Surgery is the most important part of the cancer treatment. Surgery removes cancer cells from the body by cutting away the tumour and any tissues surrounding it which may contain cancer cells, including the lymphnodes. It is a simple, safe and effective method when the tumour is small and confined to the site of origin. It is best suited for certain cancers like breast cancer, head and neck cancers, early cancers of the cervix and lung, many skin cancers, soft tissue cancers, pancreatic cancers, liver and gastrointestinal. Surgery may also be used in advanced cases to relieve symptoms such as bleeding food pipe obstruction, intestine or urinary passage.


Radiotherapy is a form of treatment which uses radiation, a special kind of energy waves or a stream of particles originating from radioactive substances and delivered by special machines. These radioactive x-rays or gamma rays penetrate the cell wall and damage the nucleus of the cell which prevents growth and division of cells. This also affects the normal cells but these cells recover completely compared to cancer cells. Radiotherapy is required in patients, usually before surgery to shrink large tumours, or after surgery to destroy cells left behind after surgery at the site of tumour origin. Radiation is also used in patients with metastases, to relieve pain, bleeding or pressure symptoms, eg.tumours in the spinal cord which compress the spinal cord causing paralysis.

Modern radiotherapy is very safe, and is technology driven. Recent advances include Intensity Modulated Radiation Therapy [IMRT] which is the delivery of radiation with high precision, so as to spare normal tissues, and reduce side effects. Improvements in radiotherapy equipment, technique and applications, have led to an increasing role both in local treatment and also in its use as a whole-body treatment, as part of bone marrow transplantation techniques for leukaemia's and lymphomas.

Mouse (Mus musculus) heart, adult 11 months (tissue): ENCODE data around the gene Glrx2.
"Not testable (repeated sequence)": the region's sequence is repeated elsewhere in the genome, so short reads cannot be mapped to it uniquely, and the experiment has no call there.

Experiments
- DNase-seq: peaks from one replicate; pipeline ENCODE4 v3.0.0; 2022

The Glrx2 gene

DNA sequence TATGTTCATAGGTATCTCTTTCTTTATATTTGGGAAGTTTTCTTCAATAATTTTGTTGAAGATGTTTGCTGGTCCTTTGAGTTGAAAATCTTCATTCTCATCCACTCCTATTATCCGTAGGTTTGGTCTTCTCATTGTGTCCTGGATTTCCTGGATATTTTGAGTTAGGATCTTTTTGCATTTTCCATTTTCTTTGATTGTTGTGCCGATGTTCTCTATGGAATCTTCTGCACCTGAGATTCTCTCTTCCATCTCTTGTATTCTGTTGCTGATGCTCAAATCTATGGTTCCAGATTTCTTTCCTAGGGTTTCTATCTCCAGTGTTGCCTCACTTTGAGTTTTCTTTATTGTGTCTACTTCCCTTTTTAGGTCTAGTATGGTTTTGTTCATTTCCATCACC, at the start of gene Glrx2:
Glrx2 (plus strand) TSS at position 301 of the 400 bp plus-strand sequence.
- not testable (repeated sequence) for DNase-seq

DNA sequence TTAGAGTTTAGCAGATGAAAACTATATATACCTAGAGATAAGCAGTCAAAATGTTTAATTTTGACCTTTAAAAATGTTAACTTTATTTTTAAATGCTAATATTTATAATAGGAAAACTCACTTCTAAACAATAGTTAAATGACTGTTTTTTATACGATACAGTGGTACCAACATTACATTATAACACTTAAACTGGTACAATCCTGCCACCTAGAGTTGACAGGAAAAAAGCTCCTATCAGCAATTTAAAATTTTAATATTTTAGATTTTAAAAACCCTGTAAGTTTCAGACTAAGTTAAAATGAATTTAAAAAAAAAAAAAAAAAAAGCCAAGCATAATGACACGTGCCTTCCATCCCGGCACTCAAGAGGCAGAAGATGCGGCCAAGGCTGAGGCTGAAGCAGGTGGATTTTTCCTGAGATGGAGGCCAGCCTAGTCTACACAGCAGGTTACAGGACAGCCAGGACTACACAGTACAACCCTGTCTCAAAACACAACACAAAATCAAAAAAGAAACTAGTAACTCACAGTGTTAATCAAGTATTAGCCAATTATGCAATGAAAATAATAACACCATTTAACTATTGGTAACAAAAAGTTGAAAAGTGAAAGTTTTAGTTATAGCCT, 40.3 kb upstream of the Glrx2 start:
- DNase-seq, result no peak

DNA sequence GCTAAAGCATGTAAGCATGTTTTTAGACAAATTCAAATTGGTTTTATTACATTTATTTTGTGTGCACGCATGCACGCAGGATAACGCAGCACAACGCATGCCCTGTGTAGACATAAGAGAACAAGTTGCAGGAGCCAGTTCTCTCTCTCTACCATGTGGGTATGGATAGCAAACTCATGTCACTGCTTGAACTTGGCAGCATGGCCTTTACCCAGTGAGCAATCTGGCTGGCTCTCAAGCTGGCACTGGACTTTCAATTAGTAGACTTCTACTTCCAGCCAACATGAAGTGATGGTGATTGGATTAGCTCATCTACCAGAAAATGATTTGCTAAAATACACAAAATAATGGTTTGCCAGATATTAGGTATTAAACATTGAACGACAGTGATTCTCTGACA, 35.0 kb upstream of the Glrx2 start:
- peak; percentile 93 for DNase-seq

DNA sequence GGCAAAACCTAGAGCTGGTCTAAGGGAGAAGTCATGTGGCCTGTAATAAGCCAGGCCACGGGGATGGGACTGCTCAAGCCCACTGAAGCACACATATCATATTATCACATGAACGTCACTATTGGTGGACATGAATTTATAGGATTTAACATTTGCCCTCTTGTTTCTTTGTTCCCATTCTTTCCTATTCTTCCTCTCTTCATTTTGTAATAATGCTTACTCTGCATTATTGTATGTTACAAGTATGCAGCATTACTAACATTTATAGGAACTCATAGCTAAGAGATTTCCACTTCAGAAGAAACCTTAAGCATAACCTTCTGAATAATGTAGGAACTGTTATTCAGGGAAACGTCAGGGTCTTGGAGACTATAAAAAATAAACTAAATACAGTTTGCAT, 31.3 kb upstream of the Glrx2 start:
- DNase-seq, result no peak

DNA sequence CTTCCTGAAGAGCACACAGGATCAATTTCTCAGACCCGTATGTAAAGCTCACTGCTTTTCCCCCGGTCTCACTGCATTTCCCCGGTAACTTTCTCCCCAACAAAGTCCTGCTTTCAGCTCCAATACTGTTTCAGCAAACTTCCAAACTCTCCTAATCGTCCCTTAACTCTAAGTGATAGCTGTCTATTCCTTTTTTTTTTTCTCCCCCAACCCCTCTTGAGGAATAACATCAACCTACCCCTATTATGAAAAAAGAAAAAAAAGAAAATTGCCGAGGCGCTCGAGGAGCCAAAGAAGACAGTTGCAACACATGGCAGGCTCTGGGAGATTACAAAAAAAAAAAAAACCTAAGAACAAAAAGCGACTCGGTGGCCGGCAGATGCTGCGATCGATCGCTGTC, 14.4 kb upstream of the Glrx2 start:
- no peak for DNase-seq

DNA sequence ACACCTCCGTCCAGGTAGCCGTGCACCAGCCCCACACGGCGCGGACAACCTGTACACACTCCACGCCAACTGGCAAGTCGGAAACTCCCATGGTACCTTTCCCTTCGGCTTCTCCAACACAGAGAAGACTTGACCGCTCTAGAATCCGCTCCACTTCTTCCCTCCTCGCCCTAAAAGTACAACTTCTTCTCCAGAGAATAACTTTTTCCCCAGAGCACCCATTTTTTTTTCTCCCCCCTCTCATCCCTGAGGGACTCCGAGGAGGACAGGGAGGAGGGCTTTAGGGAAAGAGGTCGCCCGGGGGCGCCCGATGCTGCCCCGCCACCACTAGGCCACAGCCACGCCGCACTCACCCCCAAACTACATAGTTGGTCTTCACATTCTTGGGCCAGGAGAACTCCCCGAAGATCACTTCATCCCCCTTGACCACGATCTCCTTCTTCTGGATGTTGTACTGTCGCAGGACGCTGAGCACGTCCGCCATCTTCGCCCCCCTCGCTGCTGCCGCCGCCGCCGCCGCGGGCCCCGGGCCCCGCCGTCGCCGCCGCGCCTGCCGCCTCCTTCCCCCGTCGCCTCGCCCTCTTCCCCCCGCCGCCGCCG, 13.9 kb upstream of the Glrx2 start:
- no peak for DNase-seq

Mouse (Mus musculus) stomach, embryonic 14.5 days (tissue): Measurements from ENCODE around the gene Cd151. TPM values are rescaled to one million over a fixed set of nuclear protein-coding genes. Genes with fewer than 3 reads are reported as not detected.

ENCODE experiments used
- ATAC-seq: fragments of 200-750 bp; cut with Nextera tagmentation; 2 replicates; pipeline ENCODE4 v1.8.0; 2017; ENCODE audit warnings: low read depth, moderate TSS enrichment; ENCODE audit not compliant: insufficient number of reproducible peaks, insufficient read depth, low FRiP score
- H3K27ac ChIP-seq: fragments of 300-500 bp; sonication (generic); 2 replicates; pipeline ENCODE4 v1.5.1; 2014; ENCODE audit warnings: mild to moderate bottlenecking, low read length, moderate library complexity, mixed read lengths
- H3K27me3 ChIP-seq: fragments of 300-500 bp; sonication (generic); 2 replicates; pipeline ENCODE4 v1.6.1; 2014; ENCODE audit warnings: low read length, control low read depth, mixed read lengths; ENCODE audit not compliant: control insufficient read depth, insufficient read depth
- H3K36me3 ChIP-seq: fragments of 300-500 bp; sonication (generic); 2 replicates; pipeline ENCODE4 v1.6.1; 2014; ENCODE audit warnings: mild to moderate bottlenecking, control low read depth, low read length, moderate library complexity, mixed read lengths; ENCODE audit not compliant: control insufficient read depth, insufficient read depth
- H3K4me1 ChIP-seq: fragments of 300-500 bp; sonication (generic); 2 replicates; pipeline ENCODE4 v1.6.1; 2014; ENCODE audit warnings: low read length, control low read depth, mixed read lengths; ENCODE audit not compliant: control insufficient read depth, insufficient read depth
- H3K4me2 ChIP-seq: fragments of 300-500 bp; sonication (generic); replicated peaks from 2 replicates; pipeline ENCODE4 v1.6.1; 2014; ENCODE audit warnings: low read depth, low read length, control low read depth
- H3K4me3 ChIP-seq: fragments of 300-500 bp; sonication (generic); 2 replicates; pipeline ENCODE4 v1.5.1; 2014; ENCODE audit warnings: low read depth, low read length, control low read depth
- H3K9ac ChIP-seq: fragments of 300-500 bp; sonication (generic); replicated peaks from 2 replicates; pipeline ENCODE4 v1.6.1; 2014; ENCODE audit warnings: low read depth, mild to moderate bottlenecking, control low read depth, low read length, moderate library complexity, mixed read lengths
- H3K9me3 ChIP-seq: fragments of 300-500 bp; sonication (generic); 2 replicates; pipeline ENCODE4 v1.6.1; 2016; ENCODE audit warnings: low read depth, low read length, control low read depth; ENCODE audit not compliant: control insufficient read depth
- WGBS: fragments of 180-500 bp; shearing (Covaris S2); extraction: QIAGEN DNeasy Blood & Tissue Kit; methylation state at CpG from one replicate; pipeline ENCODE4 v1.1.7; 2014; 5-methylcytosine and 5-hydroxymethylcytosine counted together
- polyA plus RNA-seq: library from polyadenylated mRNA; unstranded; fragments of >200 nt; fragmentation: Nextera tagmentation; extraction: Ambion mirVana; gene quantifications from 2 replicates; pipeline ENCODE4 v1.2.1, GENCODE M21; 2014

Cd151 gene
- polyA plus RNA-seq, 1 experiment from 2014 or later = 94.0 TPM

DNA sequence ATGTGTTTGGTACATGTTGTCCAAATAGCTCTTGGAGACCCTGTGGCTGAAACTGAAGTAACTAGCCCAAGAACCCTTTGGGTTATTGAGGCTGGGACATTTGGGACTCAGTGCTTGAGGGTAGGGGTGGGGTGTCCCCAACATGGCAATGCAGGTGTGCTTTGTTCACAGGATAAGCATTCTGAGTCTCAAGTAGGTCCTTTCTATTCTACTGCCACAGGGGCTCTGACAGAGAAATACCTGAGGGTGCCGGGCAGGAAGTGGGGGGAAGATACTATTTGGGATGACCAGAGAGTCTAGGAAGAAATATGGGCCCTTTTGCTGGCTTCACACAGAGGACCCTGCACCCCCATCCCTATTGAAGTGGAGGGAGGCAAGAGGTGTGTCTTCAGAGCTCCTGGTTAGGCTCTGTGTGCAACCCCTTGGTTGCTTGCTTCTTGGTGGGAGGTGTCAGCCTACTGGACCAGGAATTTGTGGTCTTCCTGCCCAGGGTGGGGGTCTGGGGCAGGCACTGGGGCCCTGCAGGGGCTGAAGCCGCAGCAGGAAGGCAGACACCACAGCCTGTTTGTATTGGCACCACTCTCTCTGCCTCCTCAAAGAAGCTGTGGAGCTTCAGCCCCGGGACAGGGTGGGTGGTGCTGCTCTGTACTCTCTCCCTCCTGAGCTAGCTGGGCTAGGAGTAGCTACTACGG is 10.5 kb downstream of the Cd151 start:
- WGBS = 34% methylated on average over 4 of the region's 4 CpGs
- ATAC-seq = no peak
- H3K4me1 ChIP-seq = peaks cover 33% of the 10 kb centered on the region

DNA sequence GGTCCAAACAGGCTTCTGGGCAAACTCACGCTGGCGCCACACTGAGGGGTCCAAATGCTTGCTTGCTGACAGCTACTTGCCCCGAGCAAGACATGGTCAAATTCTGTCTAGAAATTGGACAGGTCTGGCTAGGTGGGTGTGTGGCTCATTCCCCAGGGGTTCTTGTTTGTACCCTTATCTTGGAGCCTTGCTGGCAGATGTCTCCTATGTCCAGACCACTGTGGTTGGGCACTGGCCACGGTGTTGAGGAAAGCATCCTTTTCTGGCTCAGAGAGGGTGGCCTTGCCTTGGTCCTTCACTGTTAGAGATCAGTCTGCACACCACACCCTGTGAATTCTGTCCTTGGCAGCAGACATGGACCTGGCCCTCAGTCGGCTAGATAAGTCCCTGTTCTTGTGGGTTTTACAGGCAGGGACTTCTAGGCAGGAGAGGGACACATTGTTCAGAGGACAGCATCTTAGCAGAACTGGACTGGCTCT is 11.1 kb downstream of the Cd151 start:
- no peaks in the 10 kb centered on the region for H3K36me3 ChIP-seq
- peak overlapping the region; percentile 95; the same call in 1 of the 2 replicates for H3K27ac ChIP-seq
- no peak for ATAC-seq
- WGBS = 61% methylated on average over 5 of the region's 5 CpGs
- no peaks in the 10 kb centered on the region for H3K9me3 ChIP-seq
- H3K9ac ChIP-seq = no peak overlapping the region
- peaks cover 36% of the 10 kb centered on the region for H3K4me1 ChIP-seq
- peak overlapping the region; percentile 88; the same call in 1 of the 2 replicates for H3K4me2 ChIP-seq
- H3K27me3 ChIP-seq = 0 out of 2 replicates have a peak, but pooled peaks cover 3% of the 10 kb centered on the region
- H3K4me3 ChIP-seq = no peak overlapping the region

Chemotherapy uses drugs which inhibit the growth and division of malignant cells. Once the drugs are administered mostly intravenously, they circulate throughout the body. It has more advantages over surgery & radiation as it treats cancer that is systemic (spread throughout the body). Chemotherapy is the main modality for cancers such as leukemia (blood cancer), lymphomas, certain lung cancers and paediatric cancers. Chemotherapy can be used before surgery to shrink large tumours, and make surgery easier for removal without affecting neighbouring organs and tissue. Chemotherapy is also used after surgery so as to prevent reappearance of tumours.

The side-effects of the chemotherapy however include nausea, vomiting, hair loss, diarrhoea, weakness etc. which are temporary and completely reversible. Modern chemotherapy is very safe and well tolerated and is often given on an outpatient basis.


Hormonetherapy has limited uses in cancer treatment since only minority of tumours are hormone sensitive e.g. breast and prostate cancer. This therapy provides systemic means of treatmen to the whole body, without the side effects of chemotherapy.


Immunotherapy stimulates the body's immune system to destroy cancer cells. It is expensive, and indicated only in a few tumours such as melanomas (type of skin cancer) and renal cancers.